The Trojan Women of Euripides

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The Trojan Women of Euripides

Author

Euripides

About this book

The Trojan Women (Ancient Greek: Τρῳάδες, Trōiades), also known as Troades, is a tragedy by the Greek playwright Euripides. Produced in 415 BC during the Peloponnesian War, it is often considered a commentary on the capture of the Aegean island of Melos and the subsequent slaughter and subjugation of its populace by the Athenians earlier that year (see History of Milos). 415 BC was also the year of the scandalous desecration of the hermai and the Athenians' second expedition to Sicily, events which may also have influenced the author.

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THE TROJAN WOMEN
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THE TROJAN WOMEN

THE TROJAN WOMEN

THE ATHENIAN DRAMA

FOR ENGLISH READERS

A Series of Verse Translations of the GreekDramatic Poets, with Commentaries andExplanatory Notes.

Crown 8vo, cloth, gilt top, 7s. 6d. each net.Each Volume Illustrated from ancientSculptures and Vase-Painting.

AESCHYLUS: The Orestean Trilogy. By Prof. G. C. Warr. With an Introduction on The Rise of Greek Tragedy, and 13 Illustrations.

SOPHOCLES: Œdipus Tyrannus and Coloneus, and Antigone. By Prof. J. S. Phillimore. With an Introduction on Sophocles and his Treatment of Tragedy, and 16 Illustrations.

EURIPIDES: Hippolytus; Bacchae; Aristophanes' 'Frogs.' By Prof. Gilbert Murray. With an Appendix on The Lost Tragedies of Euripides, and an Introduction on The Significance of the Bacchae in Athenian History, and 12 Illustrations. [Second Edition.

ALSO UNIFORM WITH THE ABOVE

THE HOMERIC HYMNS. A New Prose Rendering by Andrew Lang, with Essays Critical and Explanatory, and 14 Illustrations.

THE PLAYS OF EURIPIDES

Translated into English Rhyming Verse, with Explanatory Notes, by Prof. Gilbert Murray. Crown 8vo, cloth, 2s. each net.

The Trojan Women.Electra.[In the Press.

Hippolytus.     Third Edition.Bacchae. }

Paper Covers, Impl.16mo, 1s. each net.

THE

TROJAN WOMEN

OF

EURIPIDES

TRANSLATED INTO ENGLISH RHYMING VERSE
WITH EXPLANATORY NOTES BY

>

GILBERT MURRAY, M.A., LL.D.

EMERITUS PROFESSOR OF GREEK IN THE UNIVERSITYOF GLASGOW; SOMETIME FELLOW OFNEW COLLEGE, OXFORD

LONDONGEORGE ALLEN, 156, CHARING CROSS ROAD1905

[All rights reserved]
Printed by Ballantyne Hanson & Co.At the Ballantyne Press

INTRODUCTORY NOTE

Judged by common standards, the Troädes is far from a perfect play; it is scarcely even a good play. It is an intense study of one great situation, with little plot, little construction, little or no relief or variety. The only movement of the drama is a gradual extinguishing of all the familiar lights of human life, with, perhaps, at the end, a suggestion that in the utterness of night, when all fears of a possible worse thing are passed, there is in some sense peace and even glory. But the situation itself has at least this dramatic value, that it is different from what it seems.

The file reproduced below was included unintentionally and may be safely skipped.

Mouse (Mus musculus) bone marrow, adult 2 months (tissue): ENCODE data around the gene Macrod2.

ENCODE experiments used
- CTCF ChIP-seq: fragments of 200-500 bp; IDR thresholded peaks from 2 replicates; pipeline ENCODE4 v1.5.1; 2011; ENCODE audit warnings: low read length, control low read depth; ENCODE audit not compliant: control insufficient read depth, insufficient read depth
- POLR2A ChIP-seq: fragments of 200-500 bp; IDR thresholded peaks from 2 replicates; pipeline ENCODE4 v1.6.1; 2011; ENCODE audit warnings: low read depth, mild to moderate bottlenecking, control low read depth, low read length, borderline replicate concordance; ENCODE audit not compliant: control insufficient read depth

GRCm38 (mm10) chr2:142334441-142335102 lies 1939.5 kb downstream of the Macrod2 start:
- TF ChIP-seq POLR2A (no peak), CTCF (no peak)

The consummation of a great conquest, a thing celebrated in paeans and thanksgivings, the very height of the day-dreams of unregenerate man—it seems to be a great joy, and it is in truth a great misery. It is conquest seen when the thrill of battle is over, and nothing remains but to wait and think. We feel in the background the presence of the conquerors, sinister and disappointed phantoms; of the conquered men, after long torment, now resting in death. But the living drama for Euripides lay in the conquered women. It is from them that he has named his play and built up his scheme of parts: four figures clearly lit and heroic, the others in varying grades of characterisation, nameless and barely articulate, mere half-heard voices of an eternal sorrow.

Indeed, the most usual condemnation of the play is not that it is dull, but that it is too harrowing; that scene after scene passes beyond the due limits of tragic art. There are points to be pleaded against this criticism. The very beauty of the most fearful scenes, in spite of their fearfulness, is one; the quick comfort of the lyrics is another, falling like a spell of peace when the strain is too hard to bear (cf. p. 89). But the main defence is that, like many of the greatest works of art, the Troädes is something more than art. It is also a prophecy, a bearing of witness. And the prophet, bound to deliver his message, walks outside the regular ways of the artist.